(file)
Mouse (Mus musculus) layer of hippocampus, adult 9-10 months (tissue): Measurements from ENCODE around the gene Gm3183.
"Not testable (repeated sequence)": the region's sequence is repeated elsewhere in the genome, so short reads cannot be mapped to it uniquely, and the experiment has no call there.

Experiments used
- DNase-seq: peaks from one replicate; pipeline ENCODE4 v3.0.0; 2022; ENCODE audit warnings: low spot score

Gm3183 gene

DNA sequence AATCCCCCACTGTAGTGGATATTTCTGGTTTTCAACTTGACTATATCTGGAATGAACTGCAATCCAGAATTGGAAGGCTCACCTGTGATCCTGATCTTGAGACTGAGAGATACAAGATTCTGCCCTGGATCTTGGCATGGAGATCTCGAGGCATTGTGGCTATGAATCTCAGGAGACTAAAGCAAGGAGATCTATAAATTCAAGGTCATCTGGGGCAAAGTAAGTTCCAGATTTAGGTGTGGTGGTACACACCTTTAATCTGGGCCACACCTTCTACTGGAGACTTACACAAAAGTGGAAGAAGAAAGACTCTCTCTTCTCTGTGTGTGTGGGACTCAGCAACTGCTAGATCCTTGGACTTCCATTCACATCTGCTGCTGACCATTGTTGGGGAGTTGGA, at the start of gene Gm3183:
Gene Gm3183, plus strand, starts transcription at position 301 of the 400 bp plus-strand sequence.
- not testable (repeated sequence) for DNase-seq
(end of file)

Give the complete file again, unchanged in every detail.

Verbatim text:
Mouse (Mus musculus) layer of hippocampus, adult 9-10 months (tissue): Measurements from ENCODE around the gene Gm3183.
"Not testable (repeated sequence)": the region's sequence is repeated elsewhere in the genome, so short reads cannot be mapped to it uniquely, and the experiment has no call there.

Experiments used
- DNase-seq: peaks from one replicate; pipeline ENCODE4 v3.0.0; 2022; ENCODE audit warnings: low spot score

Gm3183 gene

DNA sequence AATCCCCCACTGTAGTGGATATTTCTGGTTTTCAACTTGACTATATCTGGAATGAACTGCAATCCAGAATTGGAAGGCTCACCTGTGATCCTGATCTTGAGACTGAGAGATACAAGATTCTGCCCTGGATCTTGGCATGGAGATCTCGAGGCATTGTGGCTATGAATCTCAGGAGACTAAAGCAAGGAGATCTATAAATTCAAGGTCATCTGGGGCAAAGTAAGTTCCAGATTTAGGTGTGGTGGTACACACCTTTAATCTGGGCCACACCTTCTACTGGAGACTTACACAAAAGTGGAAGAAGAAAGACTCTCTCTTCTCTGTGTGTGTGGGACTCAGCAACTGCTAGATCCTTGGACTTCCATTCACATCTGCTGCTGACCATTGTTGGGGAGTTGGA, at the start of gene Gm3183:
Gene Gm3183, plus strand, starts transcription at position 301 of the 400 bp plus-strand sequence.
- not testable (repeated sequence) for DNase-seq